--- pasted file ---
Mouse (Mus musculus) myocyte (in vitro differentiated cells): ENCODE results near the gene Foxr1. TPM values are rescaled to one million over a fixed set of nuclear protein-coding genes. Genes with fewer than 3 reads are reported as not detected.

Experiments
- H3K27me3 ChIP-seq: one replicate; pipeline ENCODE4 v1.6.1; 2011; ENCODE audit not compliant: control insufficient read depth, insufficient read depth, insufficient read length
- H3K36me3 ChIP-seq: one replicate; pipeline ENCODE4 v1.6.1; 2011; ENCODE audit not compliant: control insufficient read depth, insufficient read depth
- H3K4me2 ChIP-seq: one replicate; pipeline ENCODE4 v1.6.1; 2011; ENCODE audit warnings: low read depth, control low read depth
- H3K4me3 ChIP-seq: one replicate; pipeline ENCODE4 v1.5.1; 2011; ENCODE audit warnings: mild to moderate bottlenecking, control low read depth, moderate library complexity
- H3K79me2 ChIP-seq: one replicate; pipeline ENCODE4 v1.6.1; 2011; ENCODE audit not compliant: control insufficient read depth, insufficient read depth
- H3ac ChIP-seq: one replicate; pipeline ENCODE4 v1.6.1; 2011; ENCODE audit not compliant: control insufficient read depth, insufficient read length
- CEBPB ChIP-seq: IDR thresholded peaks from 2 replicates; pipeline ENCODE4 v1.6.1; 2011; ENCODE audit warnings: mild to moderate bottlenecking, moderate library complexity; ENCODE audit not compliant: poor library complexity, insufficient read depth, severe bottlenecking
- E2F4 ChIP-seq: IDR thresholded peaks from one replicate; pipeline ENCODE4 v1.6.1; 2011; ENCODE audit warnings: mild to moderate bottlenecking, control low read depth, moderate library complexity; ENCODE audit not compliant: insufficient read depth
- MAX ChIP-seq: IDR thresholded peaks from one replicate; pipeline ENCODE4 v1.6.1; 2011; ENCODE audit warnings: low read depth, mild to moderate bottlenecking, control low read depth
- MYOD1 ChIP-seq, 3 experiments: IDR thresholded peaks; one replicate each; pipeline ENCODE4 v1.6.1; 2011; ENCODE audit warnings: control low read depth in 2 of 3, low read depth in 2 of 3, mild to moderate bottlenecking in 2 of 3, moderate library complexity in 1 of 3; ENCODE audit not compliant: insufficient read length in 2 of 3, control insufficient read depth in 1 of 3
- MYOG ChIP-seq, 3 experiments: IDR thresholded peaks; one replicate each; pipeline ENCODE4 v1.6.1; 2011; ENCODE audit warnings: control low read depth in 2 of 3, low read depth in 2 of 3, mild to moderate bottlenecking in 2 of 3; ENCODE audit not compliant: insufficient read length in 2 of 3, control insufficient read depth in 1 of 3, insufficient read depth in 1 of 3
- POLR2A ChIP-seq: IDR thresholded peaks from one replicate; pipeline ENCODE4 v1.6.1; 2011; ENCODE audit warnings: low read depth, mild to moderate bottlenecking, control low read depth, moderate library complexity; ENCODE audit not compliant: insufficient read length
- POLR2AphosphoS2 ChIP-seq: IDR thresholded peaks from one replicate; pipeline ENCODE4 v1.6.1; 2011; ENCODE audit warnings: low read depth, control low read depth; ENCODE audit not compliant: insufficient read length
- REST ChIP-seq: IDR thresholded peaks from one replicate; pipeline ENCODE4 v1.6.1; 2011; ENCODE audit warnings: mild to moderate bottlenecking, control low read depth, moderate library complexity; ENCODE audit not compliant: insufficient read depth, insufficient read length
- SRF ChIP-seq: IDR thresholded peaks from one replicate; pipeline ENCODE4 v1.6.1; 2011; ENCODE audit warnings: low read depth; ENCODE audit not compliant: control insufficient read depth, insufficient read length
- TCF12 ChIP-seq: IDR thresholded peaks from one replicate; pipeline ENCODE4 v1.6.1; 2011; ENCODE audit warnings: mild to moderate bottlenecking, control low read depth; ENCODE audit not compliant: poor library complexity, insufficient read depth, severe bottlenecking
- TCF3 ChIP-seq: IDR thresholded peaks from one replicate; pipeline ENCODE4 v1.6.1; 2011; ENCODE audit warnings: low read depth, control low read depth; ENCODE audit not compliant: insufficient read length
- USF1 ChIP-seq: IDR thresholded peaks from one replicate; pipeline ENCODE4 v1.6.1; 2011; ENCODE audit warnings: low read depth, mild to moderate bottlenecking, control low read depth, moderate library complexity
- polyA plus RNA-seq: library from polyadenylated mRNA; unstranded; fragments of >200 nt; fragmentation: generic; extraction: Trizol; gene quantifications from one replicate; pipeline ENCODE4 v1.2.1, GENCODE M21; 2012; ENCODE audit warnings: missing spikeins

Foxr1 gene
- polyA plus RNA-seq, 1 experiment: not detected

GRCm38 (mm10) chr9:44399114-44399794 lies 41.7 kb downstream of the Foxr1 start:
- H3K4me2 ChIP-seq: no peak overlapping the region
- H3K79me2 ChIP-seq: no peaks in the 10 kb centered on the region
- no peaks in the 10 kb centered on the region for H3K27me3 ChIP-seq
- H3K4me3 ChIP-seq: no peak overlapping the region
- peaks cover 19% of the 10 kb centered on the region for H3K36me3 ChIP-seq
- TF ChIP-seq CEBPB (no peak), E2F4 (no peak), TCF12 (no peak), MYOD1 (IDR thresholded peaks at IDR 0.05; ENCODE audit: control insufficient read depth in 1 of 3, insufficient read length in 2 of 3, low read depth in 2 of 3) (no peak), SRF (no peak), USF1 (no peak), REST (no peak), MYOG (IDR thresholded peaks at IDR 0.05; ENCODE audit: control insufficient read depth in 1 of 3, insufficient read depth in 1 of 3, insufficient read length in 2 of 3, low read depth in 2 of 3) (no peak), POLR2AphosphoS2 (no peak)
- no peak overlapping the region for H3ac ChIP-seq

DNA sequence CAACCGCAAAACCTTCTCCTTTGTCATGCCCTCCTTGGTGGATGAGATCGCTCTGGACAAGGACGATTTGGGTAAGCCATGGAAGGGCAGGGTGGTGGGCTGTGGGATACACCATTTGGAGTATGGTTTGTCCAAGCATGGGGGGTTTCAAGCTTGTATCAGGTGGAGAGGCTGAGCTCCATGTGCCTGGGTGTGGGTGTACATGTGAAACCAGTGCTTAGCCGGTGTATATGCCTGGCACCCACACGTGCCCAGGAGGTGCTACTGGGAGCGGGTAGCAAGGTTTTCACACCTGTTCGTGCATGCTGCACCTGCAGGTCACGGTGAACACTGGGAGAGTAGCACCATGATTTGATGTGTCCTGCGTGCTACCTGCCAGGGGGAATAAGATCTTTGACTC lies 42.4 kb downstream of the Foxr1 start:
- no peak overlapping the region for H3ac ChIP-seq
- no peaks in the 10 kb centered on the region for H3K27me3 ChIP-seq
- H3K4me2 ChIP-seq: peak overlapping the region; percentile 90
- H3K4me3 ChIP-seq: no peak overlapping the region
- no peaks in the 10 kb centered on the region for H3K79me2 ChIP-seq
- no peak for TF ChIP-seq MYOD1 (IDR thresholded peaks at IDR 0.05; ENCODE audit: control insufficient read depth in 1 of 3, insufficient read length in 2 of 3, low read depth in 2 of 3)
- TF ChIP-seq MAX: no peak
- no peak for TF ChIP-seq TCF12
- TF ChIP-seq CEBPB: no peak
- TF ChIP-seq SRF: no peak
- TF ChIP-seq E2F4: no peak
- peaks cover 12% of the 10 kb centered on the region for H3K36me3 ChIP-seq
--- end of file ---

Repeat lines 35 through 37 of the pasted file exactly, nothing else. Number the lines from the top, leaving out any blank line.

- H3K4me2 ChIP-seq: peak overlapping the region; percentile 90
- H3K4me3 ChIP-seq: no peak overlapping the region
- no peaks in the 10 kb centered on the region for H3K79me2 ChIP-seq